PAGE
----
How to teach your kids about sustainability
Children love the great outdoors. Whether it’s making mud pies, climbing trees or playing Pooh sticks, being outside does wonders for your children’s health and wellbeing. In fact, studies show that outdoor play stimulates learning and helps ensure a good night’s sleep. What's more, if your kids love nature, they're more likely to protect it. Here’s how to teach your children about environmental sustainability and why it's so important.
Get Them Growing
There's nothing better than hands-on learning, so give your kids a patch of turf to call their own and encourage them to use it for growing vegetables, herbs or flowers. It could be indoor herb pots or a small patch of your garden. Whatever you choose, you can use it to teach your children about important environmental sustainability issues, such as where food comes from, the importance of bees and bugs and the many things nature provides us.
Use Arts and Crafts
You can have lots of fun teaching your kids about sustainable living through cutting and sticking! For example, you could invest in a flower press and make cards or wall hangings from dried flowers; you can paint eggs for Easter or pick leaves and spray paint them. If you're near a beach, you can fill jam jars with shells and lights. Get creative here as there is so much you can make from what nature provides and this will really inspire your kids!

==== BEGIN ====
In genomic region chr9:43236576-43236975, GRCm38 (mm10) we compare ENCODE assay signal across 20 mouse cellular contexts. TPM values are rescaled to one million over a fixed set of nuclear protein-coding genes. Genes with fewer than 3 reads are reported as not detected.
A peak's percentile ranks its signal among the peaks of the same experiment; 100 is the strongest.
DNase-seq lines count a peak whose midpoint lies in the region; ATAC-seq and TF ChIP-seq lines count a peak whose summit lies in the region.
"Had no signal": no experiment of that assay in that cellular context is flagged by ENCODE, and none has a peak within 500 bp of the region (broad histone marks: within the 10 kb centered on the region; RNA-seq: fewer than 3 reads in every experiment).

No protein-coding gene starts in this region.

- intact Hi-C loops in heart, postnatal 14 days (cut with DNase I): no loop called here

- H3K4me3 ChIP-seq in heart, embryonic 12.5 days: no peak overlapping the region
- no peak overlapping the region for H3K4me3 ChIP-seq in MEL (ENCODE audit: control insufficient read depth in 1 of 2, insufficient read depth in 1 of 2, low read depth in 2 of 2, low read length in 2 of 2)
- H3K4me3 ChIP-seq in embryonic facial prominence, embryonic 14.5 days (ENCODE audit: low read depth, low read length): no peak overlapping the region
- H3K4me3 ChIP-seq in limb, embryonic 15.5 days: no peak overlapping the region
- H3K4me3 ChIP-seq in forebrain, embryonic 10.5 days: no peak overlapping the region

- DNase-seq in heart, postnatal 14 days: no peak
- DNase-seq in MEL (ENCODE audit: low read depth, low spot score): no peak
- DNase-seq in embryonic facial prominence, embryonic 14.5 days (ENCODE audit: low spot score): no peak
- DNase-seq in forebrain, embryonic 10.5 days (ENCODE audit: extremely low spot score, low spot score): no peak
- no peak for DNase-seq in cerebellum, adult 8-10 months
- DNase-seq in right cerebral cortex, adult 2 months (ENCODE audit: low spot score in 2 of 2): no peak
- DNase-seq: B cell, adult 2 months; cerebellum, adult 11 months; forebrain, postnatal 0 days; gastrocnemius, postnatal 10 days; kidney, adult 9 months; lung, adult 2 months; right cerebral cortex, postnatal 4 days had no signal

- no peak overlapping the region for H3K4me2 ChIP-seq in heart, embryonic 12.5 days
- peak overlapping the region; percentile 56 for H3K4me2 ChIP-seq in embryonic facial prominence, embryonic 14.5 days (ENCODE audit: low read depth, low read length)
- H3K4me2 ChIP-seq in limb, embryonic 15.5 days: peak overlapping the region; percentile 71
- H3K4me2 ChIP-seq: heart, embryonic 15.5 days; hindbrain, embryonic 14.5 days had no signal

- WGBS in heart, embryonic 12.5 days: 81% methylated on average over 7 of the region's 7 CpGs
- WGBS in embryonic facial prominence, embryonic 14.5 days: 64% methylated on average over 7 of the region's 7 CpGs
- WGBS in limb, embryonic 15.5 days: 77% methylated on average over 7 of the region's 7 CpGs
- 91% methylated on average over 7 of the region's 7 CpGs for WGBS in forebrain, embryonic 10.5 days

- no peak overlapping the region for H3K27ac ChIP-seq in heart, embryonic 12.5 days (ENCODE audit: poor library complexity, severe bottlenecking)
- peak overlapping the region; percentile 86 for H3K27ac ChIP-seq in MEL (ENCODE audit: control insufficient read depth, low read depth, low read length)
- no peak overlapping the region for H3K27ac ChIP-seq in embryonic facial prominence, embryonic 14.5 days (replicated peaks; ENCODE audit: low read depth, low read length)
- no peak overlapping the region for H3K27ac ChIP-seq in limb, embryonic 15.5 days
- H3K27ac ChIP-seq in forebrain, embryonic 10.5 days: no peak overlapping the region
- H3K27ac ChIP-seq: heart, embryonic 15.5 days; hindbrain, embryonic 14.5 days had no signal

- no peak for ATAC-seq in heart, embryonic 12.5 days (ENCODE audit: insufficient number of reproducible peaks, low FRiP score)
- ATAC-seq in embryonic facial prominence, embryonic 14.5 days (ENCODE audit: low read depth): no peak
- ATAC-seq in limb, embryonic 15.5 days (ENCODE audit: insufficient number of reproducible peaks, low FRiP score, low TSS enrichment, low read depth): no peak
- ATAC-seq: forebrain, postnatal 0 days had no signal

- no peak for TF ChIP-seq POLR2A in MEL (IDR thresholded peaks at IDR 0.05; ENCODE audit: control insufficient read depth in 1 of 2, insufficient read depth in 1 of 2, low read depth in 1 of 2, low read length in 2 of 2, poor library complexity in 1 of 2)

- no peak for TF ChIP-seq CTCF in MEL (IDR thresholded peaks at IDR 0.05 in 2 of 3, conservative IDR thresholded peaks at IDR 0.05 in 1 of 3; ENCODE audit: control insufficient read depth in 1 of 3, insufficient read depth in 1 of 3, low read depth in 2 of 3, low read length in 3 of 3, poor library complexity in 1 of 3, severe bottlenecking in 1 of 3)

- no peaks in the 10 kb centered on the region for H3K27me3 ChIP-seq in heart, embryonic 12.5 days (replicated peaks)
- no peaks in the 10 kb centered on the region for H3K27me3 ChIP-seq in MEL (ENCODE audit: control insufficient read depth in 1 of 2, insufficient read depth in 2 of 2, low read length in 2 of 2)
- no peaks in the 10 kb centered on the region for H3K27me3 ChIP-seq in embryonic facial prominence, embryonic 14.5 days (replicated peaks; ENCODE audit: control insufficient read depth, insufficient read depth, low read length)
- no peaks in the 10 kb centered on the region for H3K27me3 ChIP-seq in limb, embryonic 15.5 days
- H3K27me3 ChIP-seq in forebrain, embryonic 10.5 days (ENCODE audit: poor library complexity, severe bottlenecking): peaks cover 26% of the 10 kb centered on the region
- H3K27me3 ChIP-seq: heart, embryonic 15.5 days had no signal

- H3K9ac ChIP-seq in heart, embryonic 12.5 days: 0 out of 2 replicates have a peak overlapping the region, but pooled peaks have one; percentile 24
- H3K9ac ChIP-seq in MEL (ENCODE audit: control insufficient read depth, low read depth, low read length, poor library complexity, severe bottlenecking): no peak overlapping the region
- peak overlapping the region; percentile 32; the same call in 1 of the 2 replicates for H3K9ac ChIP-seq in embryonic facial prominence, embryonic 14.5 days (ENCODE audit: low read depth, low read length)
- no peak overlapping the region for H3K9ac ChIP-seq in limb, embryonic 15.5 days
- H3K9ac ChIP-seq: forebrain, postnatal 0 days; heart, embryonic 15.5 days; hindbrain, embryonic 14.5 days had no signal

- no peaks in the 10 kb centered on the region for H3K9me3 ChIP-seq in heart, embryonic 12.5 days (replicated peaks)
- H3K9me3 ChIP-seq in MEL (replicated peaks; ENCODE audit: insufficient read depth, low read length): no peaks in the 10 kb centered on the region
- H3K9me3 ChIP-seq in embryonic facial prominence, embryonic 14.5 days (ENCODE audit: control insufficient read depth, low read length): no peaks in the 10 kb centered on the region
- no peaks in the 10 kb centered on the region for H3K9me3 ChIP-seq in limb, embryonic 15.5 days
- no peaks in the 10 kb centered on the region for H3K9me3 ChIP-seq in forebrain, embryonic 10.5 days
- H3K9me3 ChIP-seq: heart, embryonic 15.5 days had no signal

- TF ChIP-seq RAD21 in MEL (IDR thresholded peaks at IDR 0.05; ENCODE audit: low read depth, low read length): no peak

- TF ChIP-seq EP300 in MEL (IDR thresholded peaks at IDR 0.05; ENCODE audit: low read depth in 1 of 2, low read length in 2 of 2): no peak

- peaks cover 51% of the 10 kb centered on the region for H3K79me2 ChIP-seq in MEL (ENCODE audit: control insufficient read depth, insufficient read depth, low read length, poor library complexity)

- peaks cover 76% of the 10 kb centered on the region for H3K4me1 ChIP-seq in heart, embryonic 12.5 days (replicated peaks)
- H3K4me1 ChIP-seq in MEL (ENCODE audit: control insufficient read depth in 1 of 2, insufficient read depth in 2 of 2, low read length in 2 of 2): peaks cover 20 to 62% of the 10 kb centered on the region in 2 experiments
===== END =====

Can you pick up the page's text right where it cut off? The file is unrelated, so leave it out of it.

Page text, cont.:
Go on Nature Trails
This is fun for the whole family and a great way to inspire a passion for nature! Pack a picnic, flesh-out a route and immerse yourself in nature by taking a long walk. You could make it extra engaging and interactive by giving your kids tasks like spotting certain trees, plants or wildlife that are local to the area. Get yourself a book and do some homework before you embark and then you can educate your children as you go.
Food waste is a growing problem and an easily preventable one. Teach your children the importance of limiting waste by involving them in cooking. Challenge them to craft something delicious from leftovers; ask them to select three ingredients and conjure up a dinner. And whenever there's food leftover, brainstorm ideas for how to use it the next day.
Practise what you preach
Finally, be sure to practice what you preach. Sustainable living includes recycling, reducing plastic waste and food waste and up-cycling where possible. You could even teach your children how to up-cycle their own clothes through sewing and knitting!